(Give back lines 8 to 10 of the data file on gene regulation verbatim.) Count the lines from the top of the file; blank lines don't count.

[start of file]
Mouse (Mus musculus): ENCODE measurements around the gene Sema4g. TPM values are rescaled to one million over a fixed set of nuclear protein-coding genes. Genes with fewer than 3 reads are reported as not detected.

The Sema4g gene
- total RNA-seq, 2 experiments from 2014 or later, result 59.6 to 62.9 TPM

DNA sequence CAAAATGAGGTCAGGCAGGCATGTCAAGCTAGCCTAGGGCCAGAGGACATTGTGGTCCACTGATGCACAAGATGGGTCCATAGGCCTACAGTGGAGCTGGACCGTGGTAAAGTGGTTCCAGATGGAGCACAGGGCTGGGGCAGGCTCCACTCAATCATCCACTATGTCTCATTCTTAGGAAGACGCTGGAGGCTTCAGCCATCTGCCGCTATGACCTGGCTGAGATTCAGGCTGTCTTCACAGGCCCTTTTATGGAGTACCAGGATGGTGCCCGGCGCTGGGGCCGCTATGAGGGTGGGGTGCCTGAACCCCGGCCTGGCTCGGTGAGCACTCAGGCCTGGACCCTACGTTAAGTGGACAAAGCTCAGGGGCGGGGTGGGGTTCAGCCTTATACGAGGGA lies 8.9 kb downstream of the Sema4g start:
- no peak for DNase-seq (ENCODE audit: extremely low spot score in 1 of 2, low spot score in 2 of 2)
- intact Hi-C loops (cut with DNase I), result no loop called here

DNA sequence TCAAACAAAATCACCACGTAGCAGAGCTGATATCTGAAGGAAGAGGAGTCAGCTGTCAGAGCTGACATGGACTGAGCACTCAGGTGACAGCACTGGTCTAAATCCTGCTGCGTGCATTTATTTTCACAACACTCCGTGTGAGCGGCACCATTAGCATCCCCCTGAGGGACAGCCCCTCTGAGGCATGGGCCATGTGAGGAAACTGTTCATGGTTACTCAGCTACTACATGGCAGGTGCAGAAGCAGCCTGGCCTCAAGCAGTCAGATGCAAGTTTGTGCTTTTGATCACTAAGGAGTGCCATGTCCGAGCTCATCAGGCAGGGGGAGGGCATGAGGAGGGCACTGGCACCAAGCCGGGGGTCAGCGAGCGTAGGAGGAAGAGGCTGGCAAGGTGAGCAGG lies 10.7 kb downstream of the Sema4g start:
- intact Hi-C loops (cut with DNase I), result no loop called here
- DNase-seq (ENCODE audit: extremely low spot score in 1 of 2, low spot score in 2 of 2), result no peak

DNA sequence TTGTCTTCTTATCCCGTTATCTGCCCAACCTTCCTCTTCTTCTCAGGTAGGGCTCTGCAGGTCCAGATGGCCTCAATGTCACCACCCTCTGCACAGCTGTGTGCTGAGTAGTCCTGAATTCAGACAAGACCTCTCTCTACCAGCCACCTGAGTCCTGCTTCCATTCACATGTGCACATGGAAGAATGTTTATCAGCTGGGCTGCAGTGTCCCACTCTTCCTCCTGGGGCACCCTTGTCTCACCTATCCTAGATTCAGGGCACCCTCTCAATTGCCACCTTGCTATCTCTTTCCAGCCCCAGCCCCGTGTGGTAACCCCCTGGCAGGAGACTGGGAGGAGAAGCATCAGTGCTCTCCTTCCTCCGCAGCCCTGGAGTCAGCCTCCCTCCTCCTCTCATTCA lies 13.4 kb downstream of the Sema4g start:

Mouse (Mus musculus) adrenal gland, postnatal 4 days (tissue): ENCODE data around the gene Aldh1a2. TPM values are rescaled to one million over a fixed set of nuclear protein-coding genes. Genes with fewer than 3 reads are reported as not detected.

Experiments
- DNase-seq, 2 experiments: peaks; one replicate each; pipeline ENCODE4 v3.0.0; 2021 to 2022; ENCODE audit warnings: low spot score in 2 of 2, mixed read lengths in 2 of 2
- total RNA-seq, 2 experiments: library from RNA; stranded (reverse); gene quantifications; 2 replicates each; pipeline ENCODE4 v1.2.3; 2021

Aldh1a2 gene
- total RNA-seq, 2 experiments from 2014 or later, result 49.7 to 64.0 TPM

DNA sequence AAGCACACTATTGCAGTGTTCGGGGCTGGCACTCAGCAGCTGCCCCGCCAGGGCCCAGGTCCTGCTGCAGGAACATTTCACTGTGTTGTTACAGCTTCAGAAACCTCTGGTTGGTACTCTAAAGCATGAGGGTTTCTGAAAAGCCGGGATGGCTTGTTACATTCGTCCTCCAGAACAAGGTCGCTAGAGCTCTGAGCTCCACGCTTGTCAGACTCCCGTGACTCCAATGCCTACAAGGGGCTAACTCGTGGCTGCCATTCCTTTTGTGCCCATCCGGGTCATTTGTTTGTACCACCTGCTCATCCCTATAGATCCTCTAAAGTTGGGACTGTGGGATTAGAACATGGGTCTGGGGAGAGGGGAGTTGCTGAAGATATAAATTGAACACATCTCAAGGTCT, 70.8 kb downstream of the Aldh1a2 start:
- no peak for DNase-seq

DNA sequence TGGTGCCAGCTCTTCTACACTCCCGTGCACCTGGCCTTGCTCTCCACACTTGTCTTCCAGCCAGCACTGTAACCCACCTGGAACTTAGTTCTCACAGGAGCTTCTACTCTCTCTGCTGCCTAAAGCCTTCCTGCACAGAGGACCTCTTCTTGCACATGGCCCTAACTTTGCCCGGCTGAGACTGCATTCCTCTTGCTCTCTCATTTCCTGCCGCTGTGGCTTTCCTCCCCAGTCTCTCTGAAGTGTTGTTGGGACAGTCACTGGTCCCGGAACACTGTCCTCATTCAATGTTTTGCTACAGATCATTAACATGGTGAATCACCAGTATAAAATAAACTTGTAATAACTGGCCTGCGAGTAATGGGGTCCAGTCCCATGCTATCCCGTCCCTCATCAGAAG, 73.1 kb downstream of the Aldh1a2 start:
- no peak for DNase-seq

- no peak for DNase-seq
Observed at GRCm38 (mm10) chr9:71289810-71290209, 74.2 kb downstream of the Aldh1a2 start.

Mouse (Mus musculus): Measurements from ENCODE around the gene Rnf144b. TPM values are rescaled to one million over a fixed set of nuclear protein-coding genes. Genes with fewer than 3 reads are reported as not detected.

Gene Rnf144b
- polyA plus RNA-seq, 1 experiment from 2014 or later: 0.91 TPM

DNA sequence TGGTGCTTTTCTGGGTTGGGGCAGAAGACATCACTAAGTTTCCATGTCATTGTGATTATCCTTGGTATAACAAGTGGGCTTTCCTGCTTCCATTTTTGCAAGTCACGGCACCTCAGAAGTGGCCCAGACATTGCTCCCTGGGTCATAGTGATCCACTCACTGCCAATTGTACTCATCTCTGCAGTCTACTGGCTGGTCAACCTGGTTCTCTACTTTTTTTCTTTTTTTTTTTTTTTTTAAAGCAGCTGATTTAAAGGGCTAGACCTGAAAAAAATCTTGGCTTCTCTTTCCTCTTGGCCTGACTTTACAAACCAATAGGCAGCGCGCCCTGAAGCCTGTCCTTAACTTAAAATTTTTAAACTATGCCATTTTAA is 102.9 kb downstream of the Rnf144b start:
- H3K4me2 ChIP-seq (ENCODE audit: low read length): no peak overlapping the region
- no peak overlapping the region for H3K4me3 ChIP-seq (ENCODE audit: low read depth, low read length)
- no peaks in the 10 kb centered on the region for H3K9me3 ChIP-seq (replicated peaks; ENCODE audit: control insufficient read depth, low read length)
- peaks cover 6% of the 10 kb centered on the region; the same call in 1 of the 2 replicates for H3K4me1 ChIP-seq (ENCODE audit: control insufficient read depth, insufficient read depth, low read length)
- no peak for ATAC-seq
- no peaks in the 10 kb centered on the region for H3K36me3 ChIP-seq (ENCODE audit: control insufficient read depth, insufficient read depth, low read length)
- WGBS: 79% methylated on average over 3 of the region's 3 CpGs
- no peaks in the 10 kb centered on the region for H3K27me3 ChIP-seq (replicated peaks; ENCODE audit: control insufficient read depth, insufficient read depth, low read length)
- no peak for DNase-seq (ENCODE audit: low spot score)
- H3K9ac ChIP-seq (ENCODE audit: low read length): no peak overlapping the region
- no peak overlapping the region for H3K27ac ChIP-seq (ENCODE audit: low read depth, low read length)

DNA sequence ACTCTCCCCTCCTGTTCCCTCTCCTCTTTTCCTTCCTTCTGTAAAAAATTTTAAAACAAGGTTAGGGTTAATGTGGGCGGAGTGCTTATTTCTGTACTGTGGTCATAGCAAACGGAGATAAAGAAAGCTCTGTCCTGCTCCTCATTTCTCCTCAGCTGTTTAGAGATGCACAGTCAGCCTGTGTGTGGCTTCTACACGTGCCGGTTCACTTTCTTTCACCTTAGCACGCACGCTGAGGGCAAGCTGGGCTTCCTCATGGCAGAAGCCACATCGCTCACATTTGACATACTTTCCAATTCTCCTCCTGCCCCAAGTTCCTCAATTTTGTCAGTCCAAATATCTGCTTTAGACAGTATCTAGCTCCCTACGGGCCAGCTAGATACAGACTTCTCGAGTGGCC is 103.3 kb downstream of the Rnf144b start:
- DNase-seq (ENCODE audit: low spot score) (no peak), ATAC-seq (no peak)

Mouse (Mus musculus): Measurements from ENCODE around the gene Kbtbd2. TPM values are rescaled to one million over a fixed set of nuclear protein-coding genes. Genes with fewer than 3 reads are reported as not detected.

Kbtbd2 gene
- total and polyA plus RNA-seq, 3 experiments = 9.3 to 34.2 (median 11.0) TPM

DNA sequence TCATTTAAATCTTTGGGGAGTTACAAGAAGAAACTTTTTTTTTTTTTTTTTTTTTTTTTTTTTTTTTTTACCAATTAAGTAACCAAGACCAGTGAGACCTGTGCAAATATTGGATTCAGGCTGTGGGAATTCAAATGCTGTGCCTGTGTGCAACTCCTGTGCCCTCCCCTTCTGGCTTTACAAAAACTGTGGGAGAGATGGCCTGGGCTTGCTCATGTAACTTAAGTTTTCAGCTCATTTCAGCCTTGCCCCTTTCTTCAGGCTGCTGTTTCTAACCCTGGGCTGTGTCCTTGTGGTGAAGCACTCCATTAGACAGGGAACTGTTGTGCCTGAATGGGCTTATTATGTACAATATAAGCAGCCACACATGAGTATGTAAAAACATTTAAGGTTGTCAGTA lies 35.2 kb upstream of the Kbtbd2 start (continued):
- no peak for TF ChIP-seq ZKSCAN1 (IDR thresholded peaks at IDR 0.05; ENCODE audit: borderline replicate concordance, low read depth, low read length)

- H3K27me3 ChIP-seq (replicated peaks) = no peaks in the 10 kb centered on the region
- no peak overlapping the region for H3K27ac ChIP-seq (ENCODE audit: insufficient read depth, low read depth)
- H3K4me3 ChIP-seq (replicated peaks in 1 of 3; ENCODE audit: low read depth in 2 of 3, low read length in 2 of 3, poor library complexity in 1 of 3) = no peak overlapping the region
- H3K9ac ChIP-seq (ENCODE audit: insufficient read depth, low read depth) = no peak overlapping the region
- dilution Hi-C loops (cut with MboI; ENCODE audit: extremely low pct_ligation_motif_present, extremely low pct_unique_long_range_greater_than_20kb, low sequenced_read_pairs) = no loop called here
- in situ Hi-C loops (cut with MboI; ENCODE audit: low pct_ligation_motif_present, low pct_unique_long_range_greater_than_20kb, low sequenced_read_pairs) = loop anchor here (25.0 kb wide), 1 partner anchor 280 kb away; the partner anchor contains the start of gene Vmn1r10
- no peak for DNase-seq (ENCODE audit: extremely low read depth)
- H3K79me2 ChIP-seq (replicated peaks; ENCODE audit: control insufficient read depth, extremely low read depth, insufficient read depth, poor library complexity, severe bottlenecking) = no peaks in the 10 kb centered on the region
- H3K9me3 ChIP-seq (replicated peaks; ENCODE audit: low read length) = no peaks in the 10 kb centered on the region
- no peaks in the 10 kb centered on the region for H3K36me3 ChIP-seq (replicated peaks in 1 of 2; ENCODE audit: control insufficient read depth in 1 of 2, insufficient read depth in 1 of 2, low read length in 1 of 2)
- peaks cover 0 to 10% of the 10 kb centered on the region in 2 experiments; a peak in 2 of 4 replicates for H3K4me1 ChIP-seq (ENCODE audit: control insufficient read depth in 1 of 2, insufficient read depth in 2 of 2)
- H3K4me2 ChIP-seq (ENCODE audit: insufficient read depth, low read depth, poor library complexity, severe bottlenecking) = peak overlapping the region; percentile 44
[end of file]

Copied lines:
- intact Hi-C loops (cut with DNase I), result no loop called here
- DNase-seq (ENCODE audit: extremely low spot score in 1 of 2, low spot score in 2 of 2), result no peak

DNA sequence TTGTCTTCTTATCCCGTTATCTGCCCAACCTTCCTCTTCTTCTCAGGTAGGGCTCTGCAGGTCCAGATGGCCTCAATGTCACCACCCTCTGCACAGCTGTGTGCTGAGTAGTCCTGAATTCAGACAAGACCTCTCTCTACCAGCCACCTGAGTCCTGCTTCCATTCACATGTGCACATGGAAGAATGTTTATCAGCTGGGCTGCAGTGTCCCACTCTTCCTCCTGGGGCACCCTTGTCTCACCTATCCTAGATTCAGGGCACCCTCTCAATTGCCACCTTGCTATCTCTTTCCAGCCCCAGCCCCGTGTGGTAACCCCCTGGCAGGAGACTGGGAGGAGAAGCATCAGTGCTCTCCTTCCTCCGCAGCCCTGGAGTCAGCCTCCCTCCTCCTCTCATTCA lies 13.4 kb downstream of the Sema4g start: